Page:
The Office of the US Trade Representative (USTR) announced Friday [December 13] that both countries had agreed on a “phase one trade deal.”
The agreement reportedly includes requirements on structural reforms and changes to China’s “economic and trade regime” addressing technology transfer, intellectual property, agriculture, financial services and currency and foreign exchange, according to the USTR.
The announced agreement follows a trade war that kicked off in 2018 when the US imposed tariffs on imports from China following the conclusion of a Section 301 investigation examining China’s practices and policies connected to innovation, intellectual property and technology transfer. China responded to the initial imposition of tariffs with a reactive imposition of tariffs on feed ingredients and products from the US.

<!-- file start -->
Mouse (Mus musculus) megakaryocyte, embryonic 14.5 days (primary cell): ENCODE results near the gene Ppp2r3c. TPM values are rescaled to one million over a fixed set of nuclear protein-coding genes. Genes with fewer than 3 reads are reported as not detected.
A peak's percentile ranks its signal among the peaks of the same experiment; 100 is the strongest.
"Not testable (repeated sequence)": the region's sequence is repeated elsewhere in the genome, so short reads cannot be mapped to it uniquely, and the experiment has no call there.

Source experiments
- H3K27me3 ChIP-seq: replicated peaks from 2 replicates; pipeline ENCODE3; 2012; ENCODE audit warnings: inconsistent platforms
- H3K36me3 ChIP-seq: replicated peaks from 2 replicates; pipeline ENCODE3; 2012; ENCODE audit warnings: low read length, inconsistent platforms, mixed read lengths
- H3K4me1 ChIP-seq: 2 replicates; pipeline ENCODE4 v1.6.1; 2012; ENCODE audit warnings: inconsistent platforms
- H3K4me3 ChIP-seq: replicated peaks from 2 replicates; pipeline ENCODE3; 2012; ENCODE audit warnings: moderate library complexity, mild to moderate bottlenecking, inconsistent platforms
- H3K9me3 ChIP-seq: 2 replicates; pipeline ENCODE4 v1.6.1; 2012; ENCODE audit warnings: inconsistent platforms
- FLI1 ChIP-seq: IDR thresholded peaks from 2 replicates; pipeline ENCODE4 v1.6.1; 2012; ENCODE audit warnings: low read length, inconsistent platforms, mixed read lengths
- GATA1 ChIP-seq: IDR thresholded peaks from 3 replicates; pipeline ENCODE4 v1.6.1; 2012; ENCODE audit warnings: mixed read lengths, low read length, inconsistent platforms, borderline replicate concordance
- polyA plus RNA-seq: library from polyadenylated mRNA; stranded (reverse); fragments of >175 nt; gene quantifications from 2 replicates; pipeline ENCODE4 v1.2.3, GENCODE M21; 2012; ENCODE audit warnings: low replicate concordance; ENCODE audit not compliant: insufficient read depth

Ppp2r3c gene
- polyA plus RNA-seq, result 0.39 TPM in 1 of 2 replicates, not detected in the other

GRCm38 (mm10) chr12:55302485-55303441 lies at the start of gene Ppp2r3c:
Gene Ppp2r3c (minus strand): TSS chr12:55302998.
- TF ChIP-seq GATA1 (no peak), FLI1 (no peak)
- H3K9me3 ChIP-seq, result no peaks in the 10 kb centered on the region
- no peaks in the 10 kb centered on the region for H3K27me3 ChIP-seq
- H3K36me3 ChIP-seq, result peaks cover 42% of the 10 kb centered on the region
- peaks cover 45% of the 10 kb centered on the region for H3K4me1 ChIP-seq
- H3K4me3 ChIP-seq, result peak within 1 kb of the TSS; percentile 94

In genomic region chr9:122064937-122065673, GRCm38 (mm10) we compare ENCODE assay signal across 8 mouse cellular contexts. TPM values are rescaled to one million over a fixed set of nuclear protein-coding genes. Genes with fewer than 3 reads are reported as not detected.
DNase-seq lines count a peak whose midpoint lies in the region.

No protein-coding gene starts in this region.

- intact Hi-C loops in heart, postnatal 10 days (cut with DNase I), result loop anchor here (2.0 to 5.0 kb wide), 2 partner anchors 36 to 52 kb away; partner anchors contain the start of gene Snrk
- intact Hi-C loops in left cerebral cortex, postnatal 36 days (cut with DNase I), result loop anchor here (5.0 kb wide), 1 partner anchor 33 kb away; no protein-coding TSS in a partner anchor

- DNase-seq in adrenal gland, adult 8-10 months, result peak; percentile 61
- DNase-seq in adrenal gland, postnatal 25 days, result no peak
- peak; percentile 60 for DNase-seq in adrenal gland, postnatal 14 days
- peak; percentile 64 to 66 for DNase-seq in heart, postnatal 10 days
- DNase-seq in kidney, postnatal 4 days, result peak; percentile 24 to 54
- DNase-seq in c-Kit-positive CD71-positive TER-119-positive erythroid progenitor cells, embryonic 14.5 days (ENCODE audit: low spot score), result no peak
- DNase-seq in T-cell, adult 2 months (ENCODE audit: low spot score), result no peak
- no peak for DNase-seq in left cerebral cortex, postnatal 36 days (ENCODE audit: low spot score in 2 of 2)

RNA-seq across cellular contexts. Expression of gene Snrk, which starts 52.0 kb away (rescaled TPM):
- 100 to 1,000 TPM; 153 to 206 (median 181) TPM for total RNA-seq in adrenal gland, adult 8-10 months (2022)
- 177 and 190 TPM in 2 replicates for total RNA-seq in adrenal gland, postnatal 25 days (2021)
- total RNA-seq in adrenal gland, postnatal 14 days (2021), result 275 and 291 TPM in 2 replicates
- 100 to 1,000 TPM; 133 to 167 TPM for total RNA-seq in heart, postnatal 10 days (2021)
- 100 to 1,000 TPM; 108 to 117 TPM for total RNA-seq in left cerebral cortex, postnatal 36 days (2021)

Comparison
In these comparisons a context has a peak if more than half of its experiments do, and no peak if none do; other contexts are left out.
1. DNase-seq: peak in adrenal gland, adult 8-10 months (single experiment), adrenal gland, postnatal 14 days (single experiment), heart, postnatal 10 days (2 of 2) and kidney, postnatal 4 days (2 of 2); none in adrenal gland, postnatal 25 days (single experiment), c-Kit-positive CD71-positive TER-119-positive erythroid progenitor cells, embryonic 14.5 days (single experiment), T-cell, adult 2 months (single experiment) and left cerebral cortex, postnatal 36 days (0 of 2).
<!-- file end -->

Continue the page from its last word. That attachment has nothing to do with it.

The early-stage deal includes that China is set to make “substantial additional purchases” of US products and services moving forward, the USTR said. It “establishes a strong dispute resolution system that ensures prompt and effective implementation and enforcement.”
In the next two years, China has reportedly committed to importing goods and services that exceed annual import levels by $200bn, the USTR said.
“The Agriculture Chapter addresses structural barriers to trade and will support a dramatic expansion of US food, agriculture and seafood product exports, increasing American farm and fishery income, generating more rural economic activity, and promoting job growth,” the office said. “A multitude of non-tariff barriers to US agriculture and seafood products are addressed, including for meat, poultry, seafood, rice, dairy, infant formula, horticultural products animal feed and feed additives, pet food, and products of agriculture biotechnology.”
The US, meanwhile, is set to alter its Section 301 tariffs.
However, the US is set to keep 25% tariffs on about $250bn in imports from China and 7.5% tariffs on an additional $120bn in imported products from China, added the USTR.